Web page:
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Tuesday, April 1, 2014

Olmert Convicted, Teflon Finally Off

Former Prime Minister Ehud Olmert has finally been convicted of corruption. Olmert, a brilliant politician and master at manipulation and charm had seemed too clever to catch for a very long time.
With a thundering ruling that will shake the country, Judge David Rozen also convicted former Jerusalem Mayor Uri Lupolianski, former Bank Hapoalim Chairman Dan Dankner, Olmert's former chief-of-staff Shula Zaken and, in total, 10 out of 13 individual defendants (3 defendants are corporations.)
...In the Holyland trial,  Olmert was accused of accepting over NIS 1.5 million in bribes (out of around NIS 9 million given to public officials in total), either directly or through Zaken or his brother Yossi to smooth over various legal and zoning obstacles. The allegations relate to the 1993-mid 2000s period while Olmert was mayor of Jerusalem and Minister of Infrastructure, Trade and Industry. (Jerusalem Post)
The Pied Piper of Israeli politics took along a lot of people with him.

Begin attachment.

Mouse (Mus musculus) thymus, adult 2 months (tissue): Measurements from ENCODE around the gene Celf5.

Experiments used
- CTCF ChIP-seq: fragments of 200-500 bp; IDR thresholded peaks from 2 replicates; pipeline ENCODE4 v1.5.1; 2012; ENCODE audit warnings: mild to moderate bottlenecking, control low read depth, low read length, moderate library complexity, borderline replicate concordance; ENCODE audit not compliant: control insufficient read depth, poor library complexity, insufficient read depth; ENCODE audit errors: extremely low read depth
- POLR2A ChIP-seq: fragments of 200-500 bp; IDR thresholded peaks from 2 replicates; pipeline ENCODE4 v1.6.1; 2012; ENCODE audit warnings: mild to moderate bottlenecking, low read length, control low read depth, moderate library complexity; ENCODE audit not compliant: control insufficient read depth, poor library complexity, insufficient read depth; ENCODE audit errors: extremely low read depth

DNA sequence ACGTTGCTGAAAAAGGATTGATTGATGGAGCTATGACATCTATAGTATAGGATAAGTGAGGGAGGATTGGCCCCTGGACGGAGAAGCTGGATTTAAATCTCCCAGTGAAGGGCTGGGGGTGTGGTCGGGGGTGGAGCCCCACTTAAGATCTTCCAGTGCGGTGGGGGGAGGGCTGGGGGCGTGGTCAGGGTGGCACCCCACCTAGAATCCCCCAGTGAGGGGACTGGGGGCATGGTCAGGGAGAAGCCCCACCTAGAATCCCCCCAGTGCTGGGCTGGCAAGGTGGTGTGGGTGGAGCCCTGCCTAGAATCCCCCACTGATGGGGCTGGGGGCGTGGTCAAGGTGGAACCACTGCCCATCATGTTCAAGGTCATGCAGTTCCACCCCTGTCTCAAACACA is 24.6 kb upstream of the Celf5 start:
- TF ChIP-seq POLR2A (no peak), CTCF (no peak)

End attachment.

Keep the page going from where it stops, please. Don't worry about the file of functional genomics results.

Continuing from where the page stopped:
Ehud Olmert's conviction was a surprise, and that's not because the Israeli public didn't suspect that the charges were true. It was a surprise, because he earned the loyalty and support of his staff by his hard work, friendliness and those "small touches," which could be found in American "how to succeed" books. I know this from people who have worked with him over the years. When he was Mayor of Jerusalem, he made a point of speaking to the municipal employees and giving them the impressionism that he cared about them and their jobs. He worked late hours, not just delegating and showing up for photo-ops.

When the law changed, and he couldn't simultaneously serve as MK and Mayor, he had his staff write thank-you notes to all Knesset employees from librarians to toilet cleaners. He was always available to the various staff people, even when Prime Minister and then forced to resign due to the corruption charges, to pose for pictures with them. Even during this long trying trial, he was amazingly friendly and interested in the lives of those assigned to his detail. As former Prime Minister, the government still provided him with a staff.

For those who couldn't understand why it took his long-time secretary, Shula Zakin, so long to agree to testify against Olmert, you have to understand how this behavior to others created strong loyalty.  It wasn't until Zakin finally realized that Olmert was not returning this loyalty that she made her deal with the prosecution. No doubt that if she had done it in the earlier stages of the investigation, she would have gotten a much lighter sentence.

In the political world à la Olmert, people took for granted that his way was the way it was done, and that's how so many are involved and convicted. No doubt there should be more.

1 comment:

Tzivia in AliyahLand said...

Thanks for sharing! Your post has been included in Haveil Havalim: a weekly roundup of what’s best from the Jewish / Israeli blog world.